The automatic recovery stage of server startup may take a long time if the server suddenly fails and is then restarted.

If an individual transaction is responsible for a lot of the space usage, that transaction may take a long time to roll back if it fails.

The final checkpoint stage of a normal server shutdown may also take a long time while the changes recorded in a large rollback log are being reversed.

See also Monitor - Temp Space, Rollback Log, Uncommitted.

This Alert is issued when the total rollback log space has met or exceeded the threshold amount for the specified number of recent samples.

A subsequent All Clear #32 is issued when the total rollback log space has remained below the threshold amount for approximately one-half the specified number of recent samples.

Alert #32 - Rollback log usage is supported for target databases running on all versions of SQL Anywhere that are supported by Foxhound, and is based on the database-level PageSize property and the sum of the connection-level RollbackLogPages property.

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Foxhound 4 7. The Monitor Options Page 9. Alert Criteria Alerts 21 - 35 

Alert #33 - Uncommitted operations - The total number of uncommitted operations for all connections has reached [1,000,000] or more during [10] or more recent samples.

The total number of uncommitted operations is similar to but different from the total rollback log space (see Alert #32); both measure of how much work has been started but not yet finished in this database.

The Alert #33 enabled checkbox specifies whether or not you want Foxhound to check for this condition.

The "reached xxx or more" text box specifies a count of 1 or more uncommitted operations.

The "during xxx or more recent samples" text box specifies a count of 1 or more samples taken by the Foxhound Database Monitor.

Performance Tip: This Alert is useful if you want to be warned when a large amount of work is in progress but not yet committed to the database.

The automatic recovery stage of server startup may take a long time if the server suddenly fails and is then restarted.

If an individual transaction is responsible for a lot of uncommitted operations, that transaction may take a long time to roll back if it fails.

See also Monitor - Temp Space, Rollback Log, Uncommitted.

Performance Tip: The count of Uncommitted operations includes (and may be exactly equal to) the number of uncommitted row-level inserts, updates and deletes.

The count of Uncommitted operations may be larger than the number of INSERT, UPDATE and DELETE statements because one statement can affect many rows.

If a single row is inserted, then updated twice and finally deleted, for example, that counts as four Uncommitted operations.

If a single row matches the WHERE clause of an UPDATE statement but all of the new column values in the SET clause are the same as the current values in the row, that row is not updated and the operation is not counted as an Uncommitted operation.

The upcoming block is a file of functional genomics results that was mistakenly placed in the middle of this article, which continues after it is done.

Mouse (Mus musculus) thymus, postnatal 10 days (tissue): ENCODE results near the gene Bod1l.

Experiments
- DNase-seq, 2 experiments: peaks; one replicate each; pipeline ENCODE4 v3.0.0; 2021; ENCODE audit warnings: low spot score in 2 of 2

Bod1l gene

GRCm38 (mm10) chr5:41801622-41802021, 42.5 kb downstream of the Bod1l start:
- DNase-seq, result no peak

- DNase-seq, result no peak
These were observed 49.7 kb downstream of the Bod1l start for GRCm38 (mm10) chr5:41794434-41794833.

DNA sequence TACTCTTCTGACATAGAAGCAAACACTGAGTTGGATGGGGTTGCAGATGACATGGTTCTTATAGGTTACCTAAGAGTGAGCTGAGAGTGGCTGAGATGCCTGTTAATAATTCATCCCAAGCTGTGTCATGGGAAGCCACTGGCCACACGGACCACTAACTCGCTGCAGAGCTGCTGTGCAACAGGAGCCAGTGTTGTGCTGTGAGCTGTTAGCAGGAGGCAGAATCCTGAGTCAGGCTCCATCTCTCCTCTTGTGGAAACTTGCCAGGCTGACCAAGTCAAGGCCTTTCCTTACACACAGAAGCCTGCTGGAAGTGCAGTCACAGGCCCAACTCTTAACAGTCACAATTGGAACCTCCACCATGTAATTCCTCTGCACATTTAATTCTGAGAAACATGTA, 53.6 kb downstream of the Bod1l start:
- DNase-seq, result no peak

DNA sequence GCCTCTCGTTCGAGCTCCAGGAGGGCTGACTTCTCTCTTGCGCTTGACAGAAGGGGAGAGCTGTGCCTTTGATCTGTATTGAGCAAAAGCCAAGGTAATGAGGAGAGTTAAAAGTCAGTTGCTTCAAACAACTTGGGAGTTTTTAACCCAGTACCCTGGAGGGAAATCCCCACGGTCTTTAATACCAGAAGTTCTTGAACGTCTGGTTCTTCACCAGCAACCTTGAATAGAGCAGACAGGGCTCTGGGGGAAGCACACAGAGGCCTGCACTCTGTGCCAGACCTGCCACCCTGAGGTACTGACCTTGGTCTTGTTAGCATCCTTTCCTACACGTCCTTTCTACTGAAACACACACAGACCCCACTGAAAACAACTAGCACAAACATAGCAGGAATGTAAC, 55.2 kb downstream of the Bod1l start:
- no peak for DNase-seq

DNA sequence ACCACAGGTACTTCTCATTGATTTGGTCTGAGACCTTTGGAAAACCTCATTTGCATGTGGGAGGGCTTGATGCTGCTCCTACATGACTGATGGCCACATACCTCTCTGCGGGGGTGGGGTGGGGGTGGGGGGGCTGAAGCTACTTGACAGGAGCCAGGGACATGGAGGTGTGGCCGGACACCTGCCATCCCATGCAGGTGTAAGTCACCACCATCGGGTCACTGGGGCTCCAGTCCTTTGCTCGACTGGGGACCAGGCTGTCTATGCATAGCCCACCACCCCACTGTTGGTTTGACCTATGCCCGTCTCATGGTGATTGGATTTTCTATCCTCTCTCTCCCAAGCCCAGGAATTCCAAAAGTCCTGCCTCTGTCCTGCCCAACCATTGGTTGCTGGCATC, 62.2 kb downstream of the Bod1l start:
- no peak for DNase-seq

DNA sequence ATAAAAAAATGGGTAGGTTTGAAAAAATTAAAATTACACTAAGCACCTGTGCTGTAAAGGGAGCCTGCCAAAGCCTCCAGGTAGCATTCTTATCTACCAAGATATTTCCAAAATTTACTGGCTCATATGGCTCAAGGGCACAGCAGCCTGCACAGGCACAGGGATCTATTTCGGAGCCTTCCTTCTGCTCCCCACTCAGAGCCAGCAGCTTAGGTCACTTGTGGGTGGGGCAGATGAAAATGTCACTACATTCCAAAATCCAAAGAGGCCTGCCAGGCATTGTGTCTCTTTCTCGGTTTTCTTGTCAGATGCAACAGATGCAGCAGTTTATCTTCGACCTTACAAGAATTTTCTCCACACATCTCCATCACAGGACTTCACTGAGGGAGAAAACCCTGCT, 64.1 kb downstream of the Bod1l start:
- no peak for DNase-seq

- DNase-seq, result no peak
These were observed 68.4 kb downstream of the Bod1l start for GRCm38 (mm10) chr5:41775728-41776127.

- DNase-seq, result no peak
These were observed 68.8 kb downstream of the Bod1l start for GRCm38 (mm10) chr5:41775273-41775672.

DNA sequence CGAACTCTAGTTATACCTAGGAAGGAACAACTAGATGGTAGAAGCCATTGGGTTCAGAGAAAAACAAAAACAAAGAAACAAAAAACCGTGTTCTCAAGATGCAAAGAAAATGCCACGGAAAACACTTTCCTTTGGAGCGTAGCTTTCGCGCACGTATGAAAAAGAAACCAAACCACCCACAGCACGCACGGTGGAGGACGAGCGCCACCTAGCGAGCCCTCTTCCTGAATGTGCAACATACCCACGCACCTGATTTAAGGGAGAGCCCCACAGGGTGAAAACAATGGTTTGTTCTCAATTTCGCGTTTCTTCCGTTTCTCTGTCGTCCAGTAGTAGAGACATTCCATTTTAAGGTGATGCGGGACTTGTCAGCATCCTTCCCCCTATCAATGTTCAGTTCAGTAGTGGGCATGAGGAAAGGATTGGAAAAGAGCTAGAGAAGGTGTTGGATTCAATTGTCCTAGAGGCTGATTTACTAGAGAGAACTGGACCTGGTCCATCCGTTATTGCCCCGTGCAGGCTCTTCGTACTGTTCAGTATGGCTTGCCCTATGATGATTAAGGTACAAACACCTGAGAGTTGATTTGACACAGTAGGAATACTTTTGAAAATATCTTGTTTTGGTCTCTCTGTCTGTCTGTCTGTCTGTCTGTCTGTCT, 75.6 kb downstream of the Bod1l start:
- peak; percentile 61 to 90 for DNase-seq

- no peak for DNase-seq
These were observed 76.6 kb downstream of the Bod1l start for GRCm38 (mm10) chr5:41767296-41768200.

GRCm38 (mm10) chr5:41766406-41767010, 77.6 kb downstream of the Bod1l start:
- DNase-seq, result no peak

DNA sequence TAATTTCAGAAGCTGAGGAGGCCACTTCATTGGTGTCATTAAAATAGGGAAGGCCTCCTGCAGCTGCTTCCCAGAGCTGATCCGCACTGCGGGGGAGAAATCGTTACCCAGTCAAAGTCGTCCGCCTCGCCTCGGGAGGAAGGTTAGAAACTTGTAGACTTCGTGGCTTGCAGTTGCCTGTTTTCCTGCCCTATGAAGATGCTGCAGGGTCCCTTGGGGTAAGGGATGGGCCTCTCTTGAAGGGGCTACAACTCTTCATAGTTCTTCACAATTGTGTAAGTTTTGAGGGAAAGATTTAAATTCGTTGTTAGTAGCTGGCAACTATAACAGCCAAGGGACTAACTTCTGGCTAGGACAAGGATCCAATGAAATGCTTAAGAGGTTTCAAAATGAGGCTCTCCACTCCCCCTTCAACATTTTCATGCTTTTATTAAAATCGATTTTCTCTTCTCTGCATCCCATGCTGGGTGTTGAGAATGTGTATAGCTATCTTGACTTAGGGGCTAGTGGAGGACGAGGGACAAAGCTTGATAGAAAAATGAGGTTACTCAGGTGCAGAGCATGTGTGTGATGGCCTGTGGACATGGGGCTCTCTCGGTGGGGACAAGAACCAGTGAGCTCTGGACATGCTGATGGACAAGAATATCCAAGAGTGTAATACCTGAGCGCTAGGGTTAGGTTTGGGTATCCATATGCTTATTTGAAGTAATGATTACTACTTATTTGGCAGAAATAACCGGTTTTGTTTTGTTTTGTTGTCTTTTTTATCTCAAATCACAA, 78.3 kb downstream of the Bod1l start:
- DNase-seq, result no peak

A table-level schema lock obtained by a SELECT statement is not counted as an Uncommitted operation even though the lock is not cleared until a subsequent commit or rollback (and may thus be regarded as "uncommitted").

This Alert is issued when the total number of uncommitted operations has met or exceeded the threshold number for the specified number of recent samples.

A subsequent All Clear #33 is issued when the total number of uncommitted operations has remained below the threshold number for approximately one-half the specified number of recent samples.

Alert #33 - Uncommitted operations is supported for target databases running on all versions of SQL Anywhere that are supported by Foxhound, and is based on the sum of the connection-level UncommitOp property.

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Foxhound 4 7. The Monitor Options Page 9. Alert Criteria Alerts 21 - 35 

Alert #34 - Long uncommitted - The number of uncommitted operations has reached [1,000,000] or more while the transaction running time has reached [1m] or more for at least one connection.

This Alert measures both work and time; see also Alert #33 Uncommitted operations and Alert #28 Long transaction.

The Alert #34 enabled checkbox specifies whether or not you want Foxhound to check for this condition.

The "reached xxx or more" text box specifies a count of 1 or more uncommitted operations.

The "has reached xxx or more" text box specifies a transaction running time duration of 1s or more, using the "d h m s ms" input format; e.g., 10s for 10 seconds, 3d for 3 days, 1h 30m for 1 hour and 30 minutes.

Performance Tip: This Alert is useful if you want to be warned when a single connection is sucking all the air out of the room; i.e., when a long-running transaction has a performed a large amount of work that is not yet committed to the database.

See also Monitor - Connections - Locks Held, Conns Blocked, Transaction Time and Monitor - Connections - Temp Space, Rollback Log, Uncommitted.